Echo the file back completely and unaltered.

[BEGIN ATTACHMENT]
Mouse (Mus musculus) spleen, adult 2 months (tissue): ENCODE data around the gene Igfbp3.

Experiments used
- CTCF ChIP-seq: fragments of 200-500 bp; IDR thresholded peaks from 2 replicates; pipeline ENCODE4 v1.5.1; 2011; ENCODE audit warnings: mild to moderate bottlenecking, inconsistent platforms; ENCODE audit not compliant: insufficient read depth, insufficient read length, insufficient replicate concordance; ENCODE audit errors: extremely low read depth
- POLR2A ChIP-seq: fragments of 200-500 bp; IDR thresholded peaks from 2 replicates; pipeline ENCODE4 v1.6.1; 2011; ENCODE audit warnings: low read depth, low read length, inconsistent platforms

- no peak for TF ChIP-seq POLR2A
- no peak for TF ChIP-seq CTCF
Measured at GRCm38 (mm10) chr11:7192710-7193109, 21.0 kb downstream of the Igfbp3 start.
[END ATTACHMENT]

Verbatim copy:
Mouse (Mus musculus) spleen, adult 2 months (tissue): ENCODE data around the gene Igfbp3.

Experiments used
- CTCF ChIP-seq: fragments of 200-500 bp; IDR thresholded peaks from 2 replicates; pipeline ENCODE4 v1.5.1; 2011; ENCODE audit warnings: mild to moderate bottlenecking, inconsistent platforms; ENCODE audit not compliant: insufficient read depth, insufficient read length, insufficient replicate concordance; ENCODE audit errors: extremely low read depth
- POLR2A ChIP-seq: fragments of 200-500 bp; IDR thresholded peaks from 2 replicates; pipeline ENCODE4 v1.6.1; 2011; ENCODE audit warnings: low read depth, low read length, inconsistent platforms

- no peak for TF ChIP-seq POLR2A
- no peak for TF ChIP-seq CTCF
Measured at GRCm38 (mm10) chr11:7192710-7193109, 21.0 kb downstream of the Igfbp3 start.